which will paddle easier a canoe with more or less rocker? is there a fine line [limit] on what is considered too much or too little rocker going upstream?
Well look at it this way…
Imagine an 18 foot log and a round saucer winter sled. One represents NO rocker and the other a LOT of rocker. This in a sense is NO difference in boat designs to make a long story short. The main this it WHAT the water is coming in contact with…which is the sides of the above objects etc
Can racers during training often paddle upstream as it is EASIER to turn or at least QUICKER which results in ease due to the fact that going upstream is no different than going down with a much FASTER current…the same reason its easier and quicker to turn a ski on a snow slope going 30mph vs going 1 mph. Canoe racers canoes are usually 18 feet of long and NO rocker!!! Such as a Log! It will track very straight so your not spending 90% of each minute using enegy to keep the boat going straigt of using corrective stokes to do so…thus its less tiring since you “conserving energy” by being more effiecient. No imagine a sauser. It would spin around like an inner tube etc. You would be alway trying to keep yourself in a forward possisition. Get it? More rocker ='s quicker and ease of ease turn but also means MORE of doing that which ='s more tiring which is what most people who same more difficult. Thats the short answer. Now ideally is somewhere in the middle maybe for you? Depending on river, water flow, ability, and intent etc.
I have a decked canoe with a rudder installed (a rudder is the most effiecient thing you can put on a canoe or any boat for that matter i.e ocean liner to fishing boat etc) No more wasted energy trying to keep the boat going straight…all your energy and effort is making the boat go forward…get it?
I did plenty of upstream paddling last summer from St. Louis to Montana on the Missouri and could not have done it in a short boat. See more here http://www.lewisandclark-2004.com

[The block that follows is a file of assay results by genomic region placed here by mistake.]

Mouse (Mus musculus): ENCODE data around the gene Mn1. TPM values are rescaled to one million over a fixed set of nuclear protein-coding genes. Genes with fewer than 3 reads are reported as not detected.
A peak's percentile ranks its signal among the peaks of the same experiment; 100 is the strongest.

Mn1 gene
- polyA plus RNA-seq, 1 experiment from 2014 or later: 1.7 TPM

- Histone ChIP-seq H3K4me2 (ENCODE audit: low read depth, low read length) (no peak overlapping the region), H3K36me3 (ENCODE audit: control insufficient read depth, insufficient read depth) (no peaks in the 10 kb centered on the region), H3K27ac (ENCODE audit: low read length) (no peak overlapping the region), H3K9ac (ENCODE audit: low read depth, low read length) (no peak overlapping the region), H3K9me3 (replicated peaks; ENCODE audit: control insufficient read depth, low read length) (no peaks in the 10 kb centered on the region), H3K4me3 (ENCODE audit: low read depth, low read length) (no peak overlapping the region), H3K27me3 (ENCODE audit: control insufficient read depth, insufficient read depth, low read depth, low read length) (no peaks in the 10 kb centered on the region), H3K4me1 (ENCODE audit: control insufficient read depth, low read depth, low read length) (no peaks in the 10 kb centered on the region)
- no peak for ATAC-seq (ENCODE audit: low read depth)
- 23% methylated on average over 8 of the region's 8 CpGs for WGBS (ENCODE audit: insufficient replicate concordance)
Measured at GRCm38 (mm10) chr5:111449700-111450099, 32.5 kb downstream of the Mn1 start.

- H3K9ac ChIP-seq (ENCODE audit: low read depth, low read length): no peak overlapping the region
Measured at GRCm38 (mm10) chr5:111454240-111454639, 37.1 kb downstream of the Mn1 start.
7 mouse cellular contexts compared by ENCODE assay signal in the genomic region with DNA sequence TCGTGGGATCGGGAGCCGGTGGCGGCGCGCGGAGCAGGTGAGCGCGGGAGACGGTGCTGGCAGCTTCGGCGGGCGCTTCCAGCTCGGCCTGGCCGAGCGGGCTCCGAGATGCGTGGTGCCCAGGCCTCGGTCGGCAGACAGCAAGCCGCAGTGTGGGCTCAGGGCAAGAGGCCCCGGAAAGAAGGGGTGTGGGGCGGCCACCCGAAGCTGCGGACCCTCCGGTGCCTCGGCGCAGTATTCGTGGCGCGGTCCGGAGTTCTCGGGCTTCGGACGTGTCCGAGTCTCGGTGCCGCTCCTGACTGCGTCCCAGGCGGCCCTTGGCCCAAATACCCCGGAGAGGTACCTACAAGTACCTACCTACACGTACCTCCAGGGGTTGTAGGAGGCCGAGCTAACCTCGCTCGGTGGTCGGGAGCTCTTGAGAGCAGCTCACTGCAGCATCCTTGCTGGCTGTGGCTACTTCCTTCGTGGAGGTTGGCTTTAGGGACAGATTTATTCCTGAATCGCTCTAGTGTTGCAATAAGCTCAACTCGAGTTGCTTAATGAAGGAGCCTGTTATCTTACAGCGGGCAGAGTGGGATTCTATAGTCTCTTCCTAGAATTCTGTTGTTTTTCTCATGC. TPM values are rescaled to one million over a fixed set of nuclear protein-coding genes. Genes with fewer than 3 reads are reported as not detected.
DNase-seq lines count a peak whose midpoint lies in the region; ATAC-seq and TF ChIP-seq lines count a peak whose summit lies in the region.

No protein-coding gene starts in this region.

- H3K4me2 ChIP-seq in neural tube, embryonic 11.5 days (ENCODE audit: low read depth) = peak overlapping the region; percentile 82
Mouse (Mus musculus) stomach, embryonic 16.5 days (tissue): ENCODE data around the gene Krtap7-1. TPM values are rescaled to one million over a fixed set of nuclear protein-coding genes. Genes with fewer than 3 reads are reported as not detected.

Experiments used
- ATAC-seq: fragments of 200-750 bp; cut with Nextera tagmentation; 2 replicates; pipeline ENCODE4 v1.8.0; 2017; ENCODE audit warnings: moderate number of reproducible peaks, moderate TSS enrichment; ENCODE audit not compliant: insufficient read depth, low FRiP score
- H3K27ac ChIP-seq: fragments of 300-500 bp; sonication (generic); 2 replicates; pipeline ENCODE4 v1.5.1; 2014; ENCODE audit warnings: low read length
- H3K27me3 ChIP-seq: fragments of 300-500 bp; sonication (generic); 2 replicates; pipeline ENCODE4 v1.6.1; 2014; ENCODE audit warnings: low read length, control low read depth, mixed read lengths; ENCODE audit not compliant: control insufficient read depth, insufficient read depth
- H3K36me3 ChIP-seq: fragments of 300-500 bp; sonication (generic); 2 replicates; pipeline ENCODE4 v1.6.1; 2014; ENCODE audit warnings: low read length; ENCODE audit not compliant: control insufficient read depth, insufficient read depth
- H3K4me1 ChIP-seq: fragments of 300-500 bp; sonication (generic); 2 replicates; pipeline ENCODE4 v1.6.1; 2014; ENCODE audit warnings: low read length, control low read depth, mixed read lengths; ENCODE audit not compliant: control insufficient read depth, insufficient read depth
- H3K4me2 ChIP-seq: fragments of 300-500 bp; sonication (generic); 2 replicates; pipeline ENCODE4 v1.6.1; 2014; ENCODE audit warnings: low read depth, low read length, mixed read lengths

When going up through rapids, some
rocker and some flatness on the bottom of the boat can make things easier. My best WW kayaks and C-1s for forcing upstream through rapids have moderate rocker, relatively round bows, and considerable flatness under the cockpit and toward the stern.
It is interesting to compare the WW downriver racing boats with the slalom boats. The downriver boats have virtually no rocker, and really are not flat underneath. They force up through rapids with displacement hull speed. Of course they do not adjust course easily, so if turning is required while attaining, they have problems. But they can go straight up some pretty fast chutes.
Slalom kayaks, C-1s, and open slalom canoes are not nearly as good for forcing straight up a chute, but their turning and wave surfing ability allows them to exploit weak seams in the downstream currents to get up over holes and ledges. Also, both my slalom C-1 and an old kayak I have, built along racing lines, have flattish undersides, and when paddling upstream, I can feel the hull “plane up” against fast downstream jets. This seems to make progress easier.
So, there are at least two different approaches to the problem. I will point out that the jet boats which attained all the way up the Grand Canyon and back were not long, pointy, displacement hulls, but were planing speedboat designs. The trick is, how much power does one have to take advantage of a planing hull? If one does not have enough power to make it plane where it counts, then one is better off with a no-rocker displacement hull.